Restaurant Reviews

A Guide to South Florida's Cheap Seafood Dives

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Deciding that the dewy, ivory-colored hog snapper looked too good to pass up, I snagged a vinyl-sized platter of fried seafood with chunks of the lightly battered fish as the main attraction. What a deal. In addition to almost a whole fish's worth of moist chunks of perfectly fried snapper, there were also three bouncy jumbo shrimp, a trio of conch fritters with big hunks of savory shellfish, and three fist-sized diver scallops so juicy that they practically burst with savory liquid when bit into. All that, plus a mound of celery- and onion-flecked Bahamian rice and peas, some sweet cole slaw, and crusty French bread cost just $20.95.

In addition to the simply prepared dishes, the restaurant stuffs fillets of dolphin and snapper with crab meat and lobster sauce, prepares pan-seared swordfish Livornese, and does huge portions of pasta with clams and white wine sauce or shrimp fra diavolo. You can eat in with the hordes of octogenarians that fill the place around 5 p.m., or take your fish dip, conch salad, or crab-meat-stuffed portobellas to-go.

Kelly's Landing

1305 SW 17th St. Causeway, Fort Lauderdale; 954-760-7009;

Kelly's Landing's emphasis on big piles of sea critters prepared lovingly speaks to the Floridian's soul – but with a Bostonian accent. The bar-like atmosphere shows Kelly's has embraced both New England and local cultures. Case in point: For every Narragansett beer sign hanging on those wood-paneled walls, you'll find one for Fort Lauderdale's Holy Mackerel as well. Either brew is a good choice to go with New England steamers ($10 small order, $17 large), medium-sized clams served in their steel-gray shells. Our waitress told us the best method is to pull the little buggers from their cases and give them a quick rinse in a milky-looking clam broth. Then, you can dunk the meaty jewels in a bowl of drawn butter without fear of gulping down any salty grit. You can cut out all the work by ordering the whole-belly Ipswich clams, deep-fried fat boys coated in crisp batter ($9 and up, depending on order size).

Kelly's is also known for killer burgers, lobster rolls, and clam chowder. The latter ($4 mug, $6 bowl) is some of the finest stuff in South Florida. It's thick and creamy, yes, but also loaded with the flavor of bay leaf and mirepoix and big chunks of clam meat. About the only thing I can't recommend at Kelly's is the crab cake ($7). Give me a well-seared Florida version over this grayish puck any day.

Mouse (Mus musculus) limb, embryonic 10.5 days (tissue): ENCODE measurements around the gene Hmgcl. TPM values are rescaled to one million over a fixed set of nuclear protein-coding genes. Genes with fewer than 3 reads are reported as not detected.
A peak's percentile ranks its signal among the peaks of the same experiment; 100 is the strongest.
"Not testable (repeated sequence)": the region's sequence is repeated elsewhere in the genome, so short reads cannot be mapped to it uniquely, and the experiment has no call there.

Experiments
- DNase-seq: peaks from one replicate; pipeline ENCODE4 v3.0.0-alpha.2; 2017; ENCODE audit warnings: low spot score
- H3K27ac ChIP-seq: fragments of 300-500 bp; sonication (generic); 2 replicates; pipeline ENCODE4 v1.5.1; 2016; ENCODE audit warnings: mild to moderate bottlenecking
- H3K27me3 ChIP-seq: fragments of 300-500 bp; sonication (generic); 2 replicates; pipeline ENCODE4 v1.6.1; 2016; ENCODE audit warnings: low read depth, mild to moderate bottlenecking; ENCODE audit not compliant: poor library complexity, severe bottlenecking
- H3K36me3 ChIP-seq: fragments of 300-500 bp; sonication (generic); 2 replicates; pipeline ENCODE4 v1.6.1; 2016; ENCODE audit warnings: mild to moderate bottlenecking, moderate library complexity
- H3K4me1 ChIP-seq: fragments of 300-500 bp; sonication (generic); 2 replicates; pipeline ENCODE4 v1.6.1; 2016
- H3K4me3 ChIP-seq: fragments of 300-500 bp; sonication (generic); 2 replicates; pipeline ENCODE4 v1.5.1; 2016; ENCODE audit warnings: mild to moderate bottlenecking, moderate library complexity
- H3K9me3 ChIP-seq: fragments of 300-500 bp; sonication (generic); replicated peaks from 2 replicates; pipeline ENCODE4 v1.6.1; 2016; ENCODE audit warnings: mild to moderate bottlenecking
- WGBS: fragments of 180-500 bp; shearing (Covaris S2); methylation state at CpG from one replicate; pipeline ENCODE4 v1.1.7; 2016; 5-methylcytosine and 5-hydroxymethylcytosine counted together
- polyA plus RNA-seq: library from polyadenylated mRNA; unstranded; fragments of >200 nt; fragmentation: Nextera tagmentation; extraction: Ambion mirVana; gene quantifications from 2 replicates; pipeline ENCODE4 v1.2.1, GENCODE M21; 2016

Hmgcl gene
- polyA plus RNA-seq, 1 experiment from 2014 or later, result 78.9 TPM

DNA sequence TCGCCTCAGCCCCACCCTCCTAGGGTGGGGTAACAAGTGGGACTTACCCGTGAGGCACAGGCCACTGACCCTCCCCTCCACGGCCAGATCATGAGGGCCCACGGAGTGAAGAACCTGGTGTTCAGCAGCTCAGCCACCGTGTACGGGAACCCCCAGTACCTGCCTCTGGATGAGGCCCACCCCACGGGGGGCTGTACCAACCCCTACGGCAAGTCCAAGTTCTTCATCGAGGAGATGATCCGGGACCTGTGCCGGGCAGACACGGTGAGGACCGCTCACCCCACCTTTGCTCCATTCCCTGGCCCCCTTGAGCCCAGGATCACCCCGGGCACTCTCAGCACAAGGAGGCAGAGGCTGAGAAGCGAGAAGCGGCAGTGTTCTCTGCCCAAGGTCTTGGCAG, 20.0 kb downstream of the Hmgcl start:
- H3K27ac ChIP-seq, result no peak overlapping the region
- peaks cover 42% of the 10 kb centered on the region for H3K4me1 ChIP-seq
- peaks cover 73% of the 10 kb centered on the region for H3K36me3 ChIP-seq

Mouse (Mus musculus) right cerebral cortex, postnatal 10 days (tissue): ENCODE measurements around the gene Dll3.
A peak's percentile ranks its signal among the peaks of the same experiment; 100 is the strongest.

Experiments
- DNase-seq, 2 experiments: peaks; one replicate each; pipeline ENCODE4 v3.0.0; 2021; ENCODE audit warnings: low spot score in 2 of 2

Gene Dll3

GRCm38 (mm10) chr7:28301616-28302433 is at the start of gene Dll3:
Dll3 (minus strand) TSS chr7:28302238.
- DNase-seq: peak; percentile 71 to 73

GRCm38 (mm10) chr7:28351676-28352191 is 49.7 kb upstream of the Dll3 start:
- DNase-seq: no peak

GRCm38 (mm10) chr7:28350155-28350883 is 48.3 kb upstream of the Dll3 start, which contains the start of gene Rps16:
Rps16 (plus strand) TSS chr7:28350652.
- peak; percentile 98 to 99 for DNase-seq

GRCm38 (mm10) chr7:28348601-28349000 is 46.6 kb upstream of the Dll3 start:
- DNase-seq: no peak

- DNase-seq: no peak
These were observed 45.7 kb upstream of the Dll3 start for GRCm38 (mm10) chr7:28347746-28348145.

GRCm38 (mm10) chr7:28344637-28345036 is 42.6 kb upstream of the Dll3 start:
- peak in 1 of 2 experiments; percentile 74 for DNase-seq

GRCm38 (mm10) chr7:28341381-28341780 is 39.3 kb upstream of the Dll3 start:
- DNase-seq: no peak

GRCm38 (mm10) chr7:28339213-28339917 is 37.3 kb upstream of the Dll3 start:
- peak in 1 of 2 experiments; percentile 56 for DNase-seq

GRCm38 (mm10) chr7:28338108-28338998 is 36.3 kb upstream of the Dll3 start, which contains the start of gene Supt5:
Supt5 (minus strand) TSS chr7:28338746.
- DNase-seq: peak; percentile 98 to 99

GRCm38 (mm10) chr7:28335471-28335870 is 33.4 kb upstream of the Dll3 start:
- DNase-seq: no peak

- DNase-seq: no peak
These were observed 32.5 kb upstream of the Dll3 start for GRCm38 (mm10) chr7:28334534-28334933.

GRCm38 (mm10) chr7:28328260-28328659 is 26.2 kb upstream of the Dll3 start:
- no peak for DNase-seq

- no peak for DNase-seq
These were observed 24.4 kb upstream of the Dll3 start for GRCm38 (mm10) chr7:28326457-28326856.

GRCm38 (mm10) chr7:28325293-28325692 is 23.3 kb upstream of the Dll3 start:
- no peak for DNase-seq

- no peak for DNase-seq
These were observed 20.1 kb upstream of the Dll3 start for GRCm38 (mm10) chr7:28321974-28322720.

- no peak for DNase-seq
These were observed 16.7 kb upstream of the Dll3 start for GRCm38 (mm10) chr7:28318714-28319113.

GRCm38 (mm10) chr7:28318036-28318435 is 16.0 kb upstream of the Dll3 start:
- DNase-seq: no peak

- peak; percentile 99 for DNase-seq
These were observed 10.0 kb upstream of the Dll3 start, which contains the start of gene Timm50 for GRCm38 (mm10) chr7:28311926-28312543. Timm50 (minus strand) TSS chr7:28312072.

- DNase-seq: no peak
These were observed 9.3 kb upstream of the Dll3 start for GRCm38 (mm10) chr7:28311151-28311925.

Hurricane Alley

529 E. Ocean Ave., Boynton Beach; 561-364-4008;

This dive bar with fishing snapshots and paraphernalia all over its walls looks like a typical neighborhood watering hole. But it's actually one of the best-kept secrets in Palm Beach, the kind of funky place where a dozen oysters and a cold pint of beer will run you less than $8 during happy hour. On weekends, the plastic patio tables along Old Town Boynton's sleepy Ocean Avenue usually fill up with locals who, dogs in tow, come to sit and hang for hours at a time. They'll suck down $1.75 Yuengling drafts and a tray full of those oysters — cold, fat, and full of briny liquor. Equally enticing is the Alley's smoked marlin fish dip ($8.95), made in house and served with a dangerously addictive pile of pickled jalapeños. The place also serves peel-and-eat shrimp, plates of stuffed sole, and lemon-dill salmon for less than $13 a pop and even some decent sushi at its raw bar. And if you do bring your pup, the Alley will even cook Fido some roast beef tips or a bunless burger for less than $5.

Kim Kelly, owner of Hurricane Alley for more than ten years, said that although the oil spill will eventually force them to change their prices, she plans on holding steady for the time being. "Unless it gets to the point where we're losing money, I want to keep our oyster prices the way they are now," said Kelly, who is currently sourcing the bivalves from Texas waters. "No matter what, I want this to be a working person's restaurant."

Tark's of Dania

1317 S. Federal Highway, Dania Beach; 954-925-8275;

This blue- and white-painted seafood counter has been shucking raw clams and oysters, frying chicken wings, and serving cold lager along Federal Highway since Lyndon Johnson was in office. The place is little more than a single bar top and a chef's line — just pull up a stool and watch the entertainment. That, of course, would be the way the staff lovingly banters back and forth with one another as they sling beer and whip up orders with dramatic flair. You can tell they're having genuine fun, that crew, and you will too once you taste their unpretentious takes on Old Florida favorites. Buffalo shrimp, grilled dolphin, and steamed crabs are simple and delicious fare, while bar food favorites like burgers and chicken wings have the locals trucking in with regularity. The daily lunch specials are legendary: Ten fresh shucked topneck clams, their blue-green shells glistening with alabaster meat, are only $6.95 on Wednesdays; whole belly clams are $8.50 on Fridays. Sadly, Tark's isn't serving raw oysters anymore — not until this whole oil-spill thing blows over, according to our waitress.

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John Linn